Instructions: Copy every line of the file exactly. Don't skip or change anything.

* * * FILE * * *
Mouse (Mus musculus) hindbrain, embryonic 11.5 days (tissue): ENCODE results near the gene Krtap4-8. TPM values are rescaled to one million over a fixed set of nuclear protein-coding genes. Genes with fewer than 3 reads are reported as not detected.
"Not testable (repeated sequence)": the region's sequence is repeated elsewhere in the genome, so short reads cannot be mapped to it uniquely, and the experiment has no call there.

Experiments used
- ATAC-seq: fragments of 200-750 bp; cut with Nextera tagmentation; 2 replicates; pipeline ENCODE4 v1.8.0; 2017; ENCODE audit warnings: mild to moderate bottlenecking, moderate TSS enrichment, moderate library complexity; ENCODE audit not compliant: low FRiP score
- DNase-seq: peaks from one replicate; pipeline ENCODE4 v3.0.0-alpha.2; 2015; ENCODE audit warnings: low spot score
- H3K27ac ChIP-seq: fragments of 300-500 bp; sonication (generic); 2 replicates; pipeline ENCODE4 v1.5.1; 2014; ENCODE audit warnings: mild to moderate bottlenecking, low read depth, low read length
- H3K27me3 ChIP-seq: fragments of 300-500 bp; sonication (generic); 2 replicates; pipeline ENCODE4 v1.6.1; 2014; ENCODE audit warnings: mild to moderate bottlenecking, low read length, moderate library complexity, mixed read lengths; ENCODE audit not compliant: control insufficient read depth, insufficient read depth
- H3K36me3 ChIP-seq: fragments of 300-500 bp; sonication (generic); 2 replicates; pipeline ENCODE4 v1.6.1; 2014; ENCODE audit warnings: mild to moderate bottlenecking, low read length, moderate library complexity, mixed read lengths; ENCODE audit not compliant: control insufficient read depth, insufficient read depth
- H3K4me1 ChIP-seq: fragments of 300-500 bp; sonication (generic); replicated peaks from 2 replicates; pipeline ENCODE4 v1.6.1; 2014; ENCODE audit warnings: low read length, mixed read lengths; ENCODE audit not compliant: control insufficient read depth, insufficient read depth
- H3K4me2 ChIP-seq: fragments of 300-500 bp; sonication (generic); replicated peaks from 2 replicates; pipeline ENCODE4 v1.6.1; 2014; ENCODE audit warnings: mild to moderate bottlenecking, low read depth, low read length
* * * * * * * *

Mouse (Mus musculus) hindbrain, embryonic 11.5 days (tissue): ENCODE results near the gene Krtap4-8. TPM values are rescaled to one million over a fixed set of nuclear protein-coding genes. Genes with fewer than 3 reads are reported as not detected.
"Not testable (repeated sequence)": the region's sequence is repeated elsewhere in the genome, so short reads cannot be mapped to it uniquely, and the experiment has no call there.

Experiments used
- ATAC-seq: fragments of 200-750 bp; cut with Nextera tagmentation; 2 replicates; pipeline ENCODE4 v1.8.0; 2017; ENCODE audit warnings: mild to moderate bottlenecking, moderate TSS enrichment, moderate library complexity; ENCODE audit not compliant: low FRiP score
- DNase-seq: peaks from one replicate; pipeline ENCODE4 v3.0.0-alpha.2; 2015; ENCODE audit warnings: low spot score
- H3K27ac ChIP-seq: fragments of 300-500 bp; sonication (generic); 2 replicates; pipeline ENCODE4 v1.5.1; 2014; ENCODE audit warnings: mild to moderate bottlenecking, low read depth, low read length
- H3K27me3 ChIP-seq: fragments of 300-500 bp; sonication (generic); 2 replicates; pipeline ENCODE4 v1.6.1; 2014; ENCODE audit warnings: mild to moderate bottlenecking, low read length, moderate library complexity, mixed read lengths; ENCODE audit not compliant: control insufficient read depth, insufficient read depth
- H3K36me3 ChIP-seq: fragments of 300-500 bp; sonication (generic); 2 replicates; pipeline ENCODE4 v1.6.1; 2014; ENCODE audit warnings: mild to moderate bottlenecking, low read length, moderate library complexity, mixed read lengths; ENCODE audit not compliant: control insufficient read depth, insufficient read depth
- H3K4me1 ChIP-seq: fragments of 300-500 bp; sonication (generic); replicated peaks from 2 replicates; pipeline ENCODE4 v1.6.1; 2014; ENCODE audit warnings: low read length, mixed read lengths; ENCODE audit not compliant: control insufficient read depth, insufficient read depth
- H3K4me2 ChIP-seq: fragments of 300-500 bp; sonication (generic); replicated peaks from 2 replicates; pipeline ENCODE4 v1.6.1; 2014; ENCODE audit warnings: mild to moderate bottlenecking, low read depth, low read length